In an ultimate display of irony, a bird’s nest has delayed the construction of a building meant to help birds. Even more ironically, the bird that’s nesting on the site may have actually been released by the company in the past. This isn’t the first case of an animal causing a funny construction delay this year, we recently wrote about city officials who blamed mice for eating their construction drawings.
No matter how funny this delay may be, Bird TLC is actually a pretty noble organization. The group was formed in 1988, just one year before the Exxon Valdez oil spill, and they take in sick, injured, or orphaned birds and rehabilitate them. They are also dedicated to educating the general public to increase awareness about the human effect on wild birds.
So, as luck would have it, right when the organization started construction of their new facility near Potter Marsh, Alaska, thy discovered an active eagle’s nest, which halted construction. The new building is to replace their current 25 year old building, built by a group of volunteers in 1991. The director of Bird TLC, Guy Runco, is now deciding how to proceed, whether that be a design change or getting a special permit.
This actually isn’t the first time the project has been delayed; it was originally supposed to be opened by 2006. After a series of design issues and broken partnerships, the land is currently still vacant. The construction was finally set to begin in spring, but hopefully will be back on track after the irony of the situation fades away.
Full story: Anchorage bird rehab's plans to move are held up by a nesting eagle | Alaska Dispatch New
Caterpillar is not resting on what made it successful in the past anymore and probably for good reason. The equipment manufacturing giant recently bought Yard Club, a heavy construction equipment sharing company, looking to take advantage of the recently popularized sharing economy. Earlier this month, Caterpillar invested $2 million in Fastbrick Robotics, an Australian robotic technology company.
Just last November, a massive Five-Alarm fire rocked a multi-story residential building that was almost 80% complete at the time, completely destroying the project. This month, yet another multi-story residential tower that was almost complete caught fire, making it the 5th in 5 year to suffer the same fate. At least 3 of the previous 3 fires have been ruled as arson but, up to this point, no arrests for any of the previous arsons have been made.
In January of 2017, OSHA released a final rule which greatly reduced the allowable exposure to beryllium, a mineral that can cause deadly lung disease. While not as commonly encountered in the construction industry as other substances that cause terrible lung diseases, like crystalline silica and asbestos, beryllium is linked to a disease called chronic beryllium disease, which kills around 100 people each year. It’s commonly found in coal slag, which is used for sandblasting. According to the New York Times, OSHA estimates that 11,500 construction workers would be affected by OSHA’s reduced exposure limit.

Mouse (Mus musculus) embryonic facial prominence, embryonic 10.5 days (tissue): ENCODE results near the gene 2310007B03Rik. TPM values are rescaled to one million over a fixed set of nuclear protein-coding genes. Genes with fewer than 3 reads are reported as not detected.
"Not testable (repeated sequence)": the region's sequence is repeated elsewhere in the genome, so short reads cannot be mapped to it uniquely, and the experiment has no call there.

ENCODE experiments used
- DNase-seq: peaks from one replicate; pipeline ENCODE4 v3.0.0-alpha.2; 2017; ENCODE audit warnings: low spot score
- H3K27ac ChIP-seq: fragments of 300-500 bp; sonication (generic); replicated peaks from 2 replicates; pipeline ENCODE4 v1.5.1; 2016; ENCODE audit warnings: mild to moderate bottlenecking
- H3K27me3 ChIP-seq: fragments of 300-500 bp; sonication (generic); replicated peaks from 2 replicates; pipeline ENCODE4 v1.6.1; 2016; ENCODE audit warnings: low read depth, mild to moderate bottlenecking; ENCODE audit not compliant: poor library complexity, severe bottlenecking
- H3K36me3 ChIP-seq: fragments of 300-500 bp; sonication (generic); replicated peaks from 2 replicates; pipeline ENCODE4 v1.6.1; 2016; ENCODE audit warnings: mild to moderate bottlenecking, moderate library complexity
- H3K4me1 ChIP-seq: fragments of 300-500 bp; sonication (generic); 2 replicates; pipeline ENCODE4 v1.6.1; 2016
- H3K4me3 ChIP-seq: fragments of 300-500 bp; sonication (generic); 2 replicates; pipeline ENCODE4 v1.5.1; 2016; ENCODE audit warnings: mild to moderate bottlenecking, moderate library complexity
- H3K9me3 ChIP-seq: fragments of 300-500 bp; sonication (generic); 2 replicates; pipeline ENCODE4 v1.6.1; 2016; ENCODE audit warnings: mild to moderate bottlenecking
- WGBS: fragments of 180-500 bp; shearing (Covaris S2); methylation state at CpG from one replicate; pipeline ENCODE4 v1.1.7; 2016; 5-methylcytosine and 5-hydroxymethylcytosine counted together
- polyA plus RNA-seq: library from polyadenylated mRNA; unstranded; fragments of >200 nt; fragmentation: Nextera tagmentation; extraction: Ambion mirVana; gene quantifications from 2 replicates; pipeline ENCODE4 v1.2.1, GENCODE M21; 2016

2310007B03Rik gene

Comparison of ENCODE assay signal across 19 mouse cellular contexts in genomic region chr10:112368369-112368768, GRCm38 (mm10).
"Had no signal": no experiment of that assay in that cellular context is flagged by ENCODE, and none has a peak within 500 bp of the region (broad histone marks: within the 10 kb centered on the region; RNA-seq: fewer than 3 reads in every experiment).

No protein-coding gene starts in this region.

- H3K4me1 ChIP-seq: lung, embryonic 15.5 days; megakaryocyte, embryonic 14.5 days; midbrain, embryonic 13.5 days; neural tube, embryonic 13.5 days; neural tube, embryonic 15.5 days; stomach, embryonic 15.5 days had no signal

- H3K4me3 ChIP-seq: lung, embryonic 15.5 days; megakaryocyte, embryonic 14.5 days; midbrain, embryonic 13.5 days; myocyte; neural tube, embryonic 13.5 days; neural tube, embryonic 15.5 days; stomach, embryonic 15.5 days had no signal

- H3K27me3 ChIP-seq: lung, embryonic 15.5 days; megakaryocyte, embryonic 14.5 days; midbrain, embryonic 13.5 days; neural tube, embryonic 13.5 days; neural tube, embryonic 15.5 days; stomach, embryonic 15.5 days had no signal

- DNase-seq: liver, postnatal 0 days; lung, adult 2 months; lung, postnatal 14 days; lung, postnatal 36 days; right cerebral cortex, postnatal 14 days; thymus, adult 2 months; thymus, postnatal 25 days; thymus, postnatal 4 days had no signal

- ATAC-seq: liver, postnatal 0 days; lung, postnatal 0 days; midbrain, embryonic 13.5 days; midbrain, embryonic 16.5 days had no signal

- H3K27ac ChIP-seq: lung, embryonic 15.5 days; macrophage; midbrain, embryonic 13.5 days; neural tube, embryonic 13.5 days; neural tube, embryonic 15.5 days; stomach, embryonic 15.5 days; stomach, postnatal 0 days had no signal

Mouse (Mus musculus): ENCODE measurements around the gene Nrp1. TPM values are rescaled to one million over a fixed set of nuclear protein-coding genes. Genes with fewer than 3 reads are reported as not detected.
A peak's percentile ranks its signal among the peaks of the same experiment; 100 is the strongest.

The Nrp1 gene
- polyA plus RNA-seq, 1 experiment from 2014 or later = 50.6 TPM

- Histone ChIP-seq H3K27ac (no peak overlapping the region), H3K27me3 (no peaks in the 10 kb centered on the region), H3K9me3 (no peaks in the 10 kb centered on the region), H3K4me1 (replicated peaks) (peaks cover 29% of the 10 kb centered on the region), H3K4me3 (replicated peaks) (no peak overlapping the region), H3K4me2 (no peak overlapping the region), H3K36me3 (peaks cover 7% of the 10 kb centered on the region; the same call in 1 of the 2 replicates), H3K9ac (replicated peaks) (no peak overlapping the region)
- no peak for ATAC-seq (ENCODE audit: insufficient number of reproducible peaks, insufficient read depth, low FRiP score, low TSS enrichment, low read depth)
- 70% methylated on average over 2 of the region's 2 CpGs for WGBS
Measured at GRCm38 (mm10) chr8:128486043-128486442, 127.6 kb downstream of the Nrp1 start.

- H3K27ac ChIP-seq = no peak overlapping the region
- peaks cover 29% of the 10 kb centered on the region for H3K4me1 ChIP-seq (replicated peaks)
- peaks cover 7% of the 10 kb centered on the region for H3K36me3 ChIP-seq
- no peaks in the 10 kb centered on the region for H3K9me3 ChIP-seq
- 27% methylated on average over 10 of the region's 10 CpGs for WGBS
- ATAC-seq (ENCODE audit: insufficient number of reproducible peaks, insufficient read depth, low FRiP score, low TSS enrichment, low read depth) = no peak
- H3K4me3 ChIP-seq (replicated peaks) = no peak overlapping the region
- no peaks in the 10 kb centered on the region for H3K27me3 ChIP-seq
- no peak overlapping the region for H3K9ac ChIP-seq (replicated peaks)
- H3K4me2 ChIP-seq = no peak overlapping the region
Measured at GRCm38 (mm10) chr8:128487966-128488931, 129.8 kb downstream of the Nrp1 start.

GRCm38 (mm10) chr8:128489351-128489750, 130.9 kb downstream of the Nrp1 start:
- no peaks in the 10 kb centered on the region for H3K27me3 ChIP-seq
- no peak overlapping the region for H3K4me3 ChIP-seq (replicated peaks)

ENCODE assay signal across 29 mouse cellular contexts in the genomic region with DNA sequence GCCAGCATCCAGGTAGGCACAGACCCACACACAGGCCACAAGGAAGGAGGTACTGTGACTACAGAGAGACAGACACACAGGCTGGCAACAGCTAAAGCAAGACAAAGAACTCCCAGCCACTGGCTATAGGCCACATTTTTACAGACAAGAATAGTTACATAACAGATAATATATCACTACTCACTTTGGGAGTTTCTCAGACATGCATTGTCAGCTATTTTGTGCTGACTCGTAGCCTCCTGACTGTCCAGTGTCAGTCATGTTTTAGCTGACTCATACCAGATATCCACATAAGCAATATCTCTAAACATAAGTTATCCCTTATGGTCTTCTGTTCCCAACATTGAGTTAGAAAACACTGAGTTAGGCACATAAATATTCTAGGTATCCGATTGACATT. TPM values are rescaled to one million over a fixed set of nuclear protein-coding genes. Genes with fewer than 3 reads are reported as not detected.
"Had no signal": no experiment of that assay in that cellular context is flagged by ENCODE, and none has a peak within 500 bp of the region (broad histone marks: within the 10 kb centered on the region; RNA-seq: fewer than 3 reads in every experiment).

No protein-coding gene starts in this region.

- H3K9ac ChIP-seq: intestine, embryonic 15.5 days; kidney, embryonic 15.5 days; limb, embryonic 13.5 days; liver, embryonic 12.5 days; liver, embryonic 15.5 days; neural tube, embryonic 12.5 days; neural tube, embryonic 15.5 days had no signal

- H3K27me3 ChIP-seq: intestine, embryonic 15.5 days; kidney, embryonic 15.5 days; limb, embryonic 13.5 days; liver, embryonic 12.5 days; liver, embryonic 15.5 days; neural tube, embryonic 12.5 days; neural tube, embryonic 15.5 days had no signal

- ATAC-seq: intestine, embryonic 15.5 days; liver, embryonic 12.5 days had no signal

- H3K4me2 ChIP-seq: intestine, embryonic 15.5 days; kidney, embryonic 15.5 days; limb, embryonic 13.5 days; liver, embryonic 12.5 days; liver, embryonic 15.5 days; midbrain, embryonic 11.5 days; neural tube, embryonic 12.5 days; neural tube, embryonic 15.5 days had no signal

Many contractors and repair technicians live out of their truck and Milwaukee Tool knows this. That’s why they’ve just released an M12 and M18 battery charger that plugs into the c12V DC outlet in your truck or van! As added security, the charger will automatically shut down if it senses that your vehicle’s battery is getting too low. Smart and ultra-convenient.
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In a year that OSHA can’t seem to enforce any new rules, it appears to have found a way to remove a rule from its books. As announced last week, OSHA has removed monorail hoists from Subpart CC – Cranes and Derricks in Construction. Employers are still required to follow other OSHA regulations regarding the hoists, but this rule should help clear up some inconsistencies.
Since the beginning of the year, OSHA has had a pretty hard time enforcing any of its new rules due to delays. The silica dust exposure rule was delayed 90 to September 23, the crane certification rule is facing yet another possible delay, and now the electronic injury reporting rule is facing another delay.
Just before 11 am on Monday morning, 6/26, firefighters were called to an under-construction residential building in Queens, New York after concrete scaffolding and formwork collapsed during a pour.
Two construction workers in Sarasota, Florida were recently trapped 15 stories in the air after one of the lines on their suspended scaffolding snapped. One of the two men was able to be pulled to safety by some co-workers on site, but the second was stuck on the scaffold for an hour before the fire department could rescue him.
Fiskars was first founded as a Finnish Ironworks company in 1649, making it one of the oldest companies I have heard of that is still going strong. Recently – relatively speaking - in 1967, Fiskars made a name for themselves with their orange handled scissors. Noted for their build quality, sharpness, and durability, these scissors quickly became an industry standard and a leader in the category. Since then, Fiskars has expanded into other areas of the home and outdoors. You may also recognize the name Gerber, as this is one of the brands Fiskars sells under.
For over 60 years, nominal lumber dimensions have been used in lieu of actual dimensions for lumber. That fact hasn’t stopped 2 class action suits, one for Menards and one for Home Depot, from being filed by an Illinois law firm over the size discrepancy, according to the Milwaukee Journal Sentinel.